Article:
• Samudra Revista Núm. 83, Septiembre 2020

    The International Collective in Support of Fishworkers (ICSF) (The International Collective in Support of Fishworkers (ICSF), 2020)
    Publicación virtual de un nuevo número de la Revista SAMUDRA en castellano. El último número de la Revista SAMUDRA, publicación cuatrimestral del Colectivo Internacional de Apoyo al Pescador Artesanal (CIAPA), se encuentra disponible en lengua española en:
  • Samudra Revue, No.83, septembre 2020

    The International Collective in Support of Fishworkers (ICSF) (The International Collective in Support of Fishworkers (ICSF), 2020)
    Le nouveau numéro de la revue SAMUDRA - publication quadrimestrielle du Collectif international d’appui à la pêche artisanale (ICSF) - est disponible en ligne sur. Il s’agit d’un numéro spécial qui vient s’ajouter à la campagne de l’ICSF visant à bien mettre en évidence tout ce qu’apporte la pêche artisanale en matière de nutrition et de sécurité alimentaire dans une démarche fondée sur le respect des droits humains. Comme le relève l’éditorial, la pandémie de Covid-19 « nous rappelle les liens forts qui existent entre notre alimentation et nos systèmes de santé, entre le développement durable et les droits humains. Le Covid-19 sera-t-il l’occasion de repartir de l’avant en mieux ? »
  • Samudra Report No.84, December 2020

    The International Collective in Support of Fishworkers (ICSF) (The International Collective in Support of Fishworkers (ICSF), 2020)
    Samudra Report
    The International Collective in Support of Fishworkers (ICSF) has just published the latest issue of SAMUDRA Report, its triannual journal on fisheries, communities and livelohoods. The current edition, SAMUDRA Report No. 84, dated December 2020, features a range of articles from countries around the world like Peru, Kiribati, Belize, France, the Philippines, Brazil, Ghana, Myanmar, Sri Lanka and Vietnam.The issue also carries articles that discuss small-scale fisheries (SSF) and the SSF Guidelines, the ocean economy, tourism and labour rights, among other topics.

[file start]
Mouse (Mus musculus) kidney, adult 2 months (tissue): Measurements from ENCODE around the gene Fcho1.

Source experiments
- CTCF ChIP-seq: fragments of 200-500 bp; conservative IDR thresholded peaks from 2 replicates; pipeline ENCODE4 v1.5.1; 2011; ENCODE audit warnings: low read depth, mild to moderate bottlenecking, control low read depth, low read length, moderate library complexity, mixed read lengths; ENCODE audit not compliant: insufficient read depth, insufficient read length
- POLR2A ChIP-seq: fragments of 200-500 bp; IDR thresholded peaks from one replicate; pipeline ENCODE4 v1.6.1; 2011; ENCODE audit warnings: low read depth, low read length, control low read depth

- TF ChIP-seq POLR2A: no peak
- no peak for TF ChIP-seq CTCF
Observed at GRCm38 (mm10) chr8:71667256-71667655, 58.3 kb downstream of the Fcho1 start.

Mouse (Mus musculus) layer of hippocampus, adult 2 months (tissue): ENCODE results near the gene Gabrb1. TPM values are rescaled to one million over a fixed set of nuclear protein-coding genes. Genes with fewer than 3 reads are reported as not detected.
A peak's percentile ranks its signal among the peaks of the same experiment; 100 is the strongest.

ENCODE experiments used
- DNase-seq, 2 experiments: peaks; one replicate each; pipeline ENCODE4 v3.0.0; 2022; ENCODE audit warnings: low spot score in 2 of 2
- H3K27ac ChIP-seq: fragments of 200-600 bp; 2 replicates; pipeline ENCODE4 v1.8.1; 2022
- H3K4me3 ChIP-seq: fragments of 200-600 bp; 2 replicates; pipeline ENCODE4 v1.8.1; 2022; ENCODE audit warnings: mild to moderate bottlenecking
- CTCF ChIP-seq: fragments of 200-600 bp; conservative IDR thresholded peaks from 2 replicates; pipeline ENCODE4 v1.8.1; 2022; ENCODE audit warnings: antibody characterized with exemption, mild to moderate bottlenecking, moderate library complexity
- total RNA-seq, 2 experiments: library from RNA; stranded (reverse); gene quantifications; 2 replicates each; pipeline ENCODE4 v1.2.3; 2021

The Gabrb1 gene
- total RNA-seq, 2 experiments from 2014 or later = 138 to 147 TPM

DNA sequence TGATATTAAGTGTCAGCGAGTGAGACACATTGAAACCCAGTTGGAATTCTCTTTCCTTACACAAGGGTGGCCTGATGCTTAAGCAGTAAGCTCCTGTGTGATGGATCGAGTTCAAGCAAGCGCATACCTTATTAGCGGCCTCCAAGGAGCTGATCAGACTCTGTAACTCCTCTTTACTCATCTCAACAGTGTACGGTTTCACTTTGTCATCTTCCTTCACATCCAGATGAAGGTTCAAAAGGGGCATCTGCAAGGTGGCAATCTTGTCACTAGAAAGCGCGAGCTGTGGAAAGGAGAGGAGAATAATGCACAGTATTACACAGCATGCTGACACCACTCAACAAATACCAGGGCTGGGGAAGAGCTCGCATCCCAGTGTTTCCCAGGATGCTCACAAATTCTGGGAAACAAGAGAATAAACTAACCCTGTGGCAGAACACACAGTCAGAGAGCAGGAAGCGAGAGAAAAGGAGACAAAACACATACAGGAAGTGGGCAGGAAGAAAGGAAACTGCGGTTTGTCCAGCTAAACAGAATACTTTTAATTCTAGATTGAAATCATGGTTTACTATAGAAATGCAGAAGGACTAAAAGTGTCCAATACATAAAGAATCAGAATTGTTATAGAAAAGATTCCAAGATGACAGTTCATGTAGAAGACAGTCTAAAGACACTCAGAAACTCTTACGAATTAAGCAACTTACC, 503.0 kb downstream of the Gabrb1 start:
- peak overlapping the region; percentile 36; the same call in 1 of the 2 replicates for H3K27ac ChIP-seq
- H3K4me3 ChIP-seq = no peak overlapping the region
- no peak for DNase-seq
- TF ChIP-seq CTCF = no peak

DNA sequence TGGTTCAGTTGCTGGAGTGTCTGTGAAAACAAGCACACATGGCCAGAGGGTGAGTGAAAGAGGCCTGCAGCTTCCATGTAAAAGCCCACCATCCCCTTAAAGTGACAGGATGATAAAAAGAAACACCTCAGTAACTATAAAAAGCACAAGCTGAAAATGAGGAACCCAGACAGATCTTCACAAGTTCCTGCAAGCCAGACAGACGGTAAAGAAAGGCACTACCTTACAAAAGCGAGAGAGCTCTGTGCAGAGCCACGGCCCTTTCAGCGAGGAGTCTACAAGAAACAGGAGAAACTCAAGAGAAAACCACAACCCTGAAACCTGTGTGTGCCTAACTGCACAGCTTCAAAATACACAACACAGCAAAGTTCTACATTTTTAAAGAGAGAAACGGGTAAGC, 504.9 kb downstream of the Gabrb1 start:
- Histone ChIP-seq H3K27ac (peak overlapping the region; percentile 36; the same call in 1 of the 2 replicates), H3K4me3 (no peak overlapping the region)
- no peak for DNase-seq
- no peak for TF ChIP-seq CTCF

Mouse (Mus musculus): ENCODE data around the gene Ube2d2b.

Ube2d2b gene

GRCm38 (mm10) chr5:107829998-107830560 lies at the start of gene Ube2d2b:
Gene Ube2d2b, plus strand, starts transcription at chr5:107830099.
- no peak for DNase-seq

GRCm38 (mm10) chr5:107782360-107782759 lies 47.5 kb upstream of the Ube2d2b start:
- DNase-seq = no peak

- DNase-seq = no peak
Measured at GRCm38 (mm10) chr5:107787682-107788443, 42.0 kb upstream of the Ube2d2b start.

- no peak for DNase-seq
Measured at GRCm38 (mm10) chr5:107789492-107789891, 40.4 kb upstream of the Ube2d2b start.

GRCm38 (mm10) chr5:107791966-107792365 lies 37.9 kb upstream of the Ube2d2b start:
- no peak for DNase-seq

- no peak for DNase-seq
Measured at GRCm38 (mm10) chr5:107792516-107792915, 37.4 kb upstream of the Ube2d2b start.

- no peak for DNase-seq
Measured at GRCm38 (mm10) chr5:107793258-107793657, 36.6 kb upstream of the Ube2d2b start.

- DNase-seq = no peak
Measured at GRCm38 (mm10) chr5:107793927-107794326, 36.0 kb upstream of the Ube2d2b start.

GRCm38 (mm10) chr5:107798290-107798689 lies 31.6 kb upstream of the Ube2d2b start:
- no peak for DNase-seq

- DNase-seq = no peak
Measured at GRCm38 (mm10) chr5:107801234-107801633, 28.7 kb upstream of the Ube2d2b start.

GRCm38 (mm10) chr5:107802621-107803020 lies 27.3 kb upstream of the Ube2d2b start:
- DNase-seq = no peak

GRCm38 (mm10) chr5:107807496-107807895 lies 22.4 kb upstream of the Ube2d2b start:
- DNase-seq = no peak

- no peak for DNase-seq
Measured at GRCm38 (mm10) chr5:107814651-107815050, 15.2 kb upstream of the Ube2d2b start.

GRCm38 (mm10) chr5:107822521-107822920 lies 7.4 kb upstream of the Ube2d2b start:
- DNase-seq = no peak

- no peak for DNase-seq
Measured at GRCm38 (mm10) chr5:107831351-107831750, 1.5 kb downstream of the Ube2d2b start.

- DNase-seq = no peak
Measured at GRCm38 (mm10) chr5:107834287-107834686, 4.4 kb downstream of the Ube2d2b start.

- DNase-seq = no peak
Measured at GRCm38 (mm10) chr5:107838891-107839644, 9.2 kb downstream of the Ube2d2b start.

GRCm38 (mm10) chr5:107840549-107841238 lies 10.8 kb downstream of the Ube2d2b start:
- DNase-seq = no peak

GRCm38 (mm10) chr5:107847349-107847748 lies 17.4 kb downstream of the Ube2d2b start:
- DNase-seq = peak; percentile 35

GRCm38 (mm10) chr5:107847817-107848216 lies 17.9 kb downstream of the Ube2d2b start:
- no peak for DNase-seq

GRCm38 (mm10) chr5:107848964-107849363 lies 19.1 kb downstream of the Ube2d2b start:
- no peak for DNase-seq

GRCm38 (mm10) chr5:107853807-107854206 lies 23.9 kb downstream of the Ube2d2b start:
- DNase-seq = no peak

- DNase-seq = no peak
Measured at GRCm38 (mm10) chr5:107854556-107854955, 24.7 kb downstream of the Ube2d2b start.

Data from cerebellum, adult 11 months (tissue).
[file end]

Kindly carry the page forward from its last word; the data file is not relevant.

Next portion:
• Roundup: News, events, briefings and more

    International Collective in Support of Fishworkers (ICSF) (2020)
    Samudra Report
    The Roundup includes recent publications, films added to our Documentation centre, meetings coming up, websites which are important to small-scale fisheries, flashback of editorial from old issues of Samudra report related to the theme and Endquote from the world of literature related to fisheries.
  • Film review: hope, despair, courage

    Sann, Alain Le (2020)
    Samudra Report
    An award-winning film, made on a tight budget, captures in powerful images the complexities of small-scale fishers and fish processors in West Africa. I’m in search of happiness. That’s how a young Guinean surprises us in the smoky atmosphere of a sardinella smoking oven in Casamance, Senegal, in a sequence from the film Poisson d’or, poisson africain. Thomas Grand and his friend Moussa Diop show us the price to pay for trying to make a living on this bustling beach. They give us a scalpel-sharp analysis of the complex realities of a temporary community that brings together, for six months of the year, men, women and children from all over West Africa, around the exploitation of fish.
  • Blue economy: splitting hairs

    Jentoft, Svein (2020)
    Samudra Report